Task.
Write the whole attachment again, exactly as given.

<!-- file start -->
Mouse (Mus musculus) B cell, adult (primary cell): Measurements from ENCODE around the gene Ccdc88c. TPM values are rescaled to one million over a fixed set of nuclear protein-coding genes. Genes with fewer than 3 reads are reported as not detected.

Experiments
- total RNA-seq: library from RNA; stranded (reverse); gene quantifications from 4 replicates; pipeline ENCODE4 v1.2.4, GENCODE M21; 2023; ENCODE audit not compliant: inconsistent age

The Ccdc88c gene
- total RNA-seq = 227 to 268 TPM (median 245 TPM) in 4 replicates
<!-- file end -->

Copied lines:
Mouse (Mus musculus) B cell, adult (primary cell): Measurements from ENCODE around the gene Ccdc88c. TPM values are rescaled to one million over a fixed set of nuclear protein-coding genes. Genes with fewer than 3 reads are reported as not detected.

Experiments
- total RNA-seq: library from RNA; stranded (reverse); gene quantifications from 4 replicates; pipeline ENCODE4 v1.2.4, GENCODE M21; 2023; ENCODE audit not compliant: inconsistent age

The Ccdc88c gene
- total RNA-seq = 227 to 268 TPM (median 245 TPM) in 4 replicates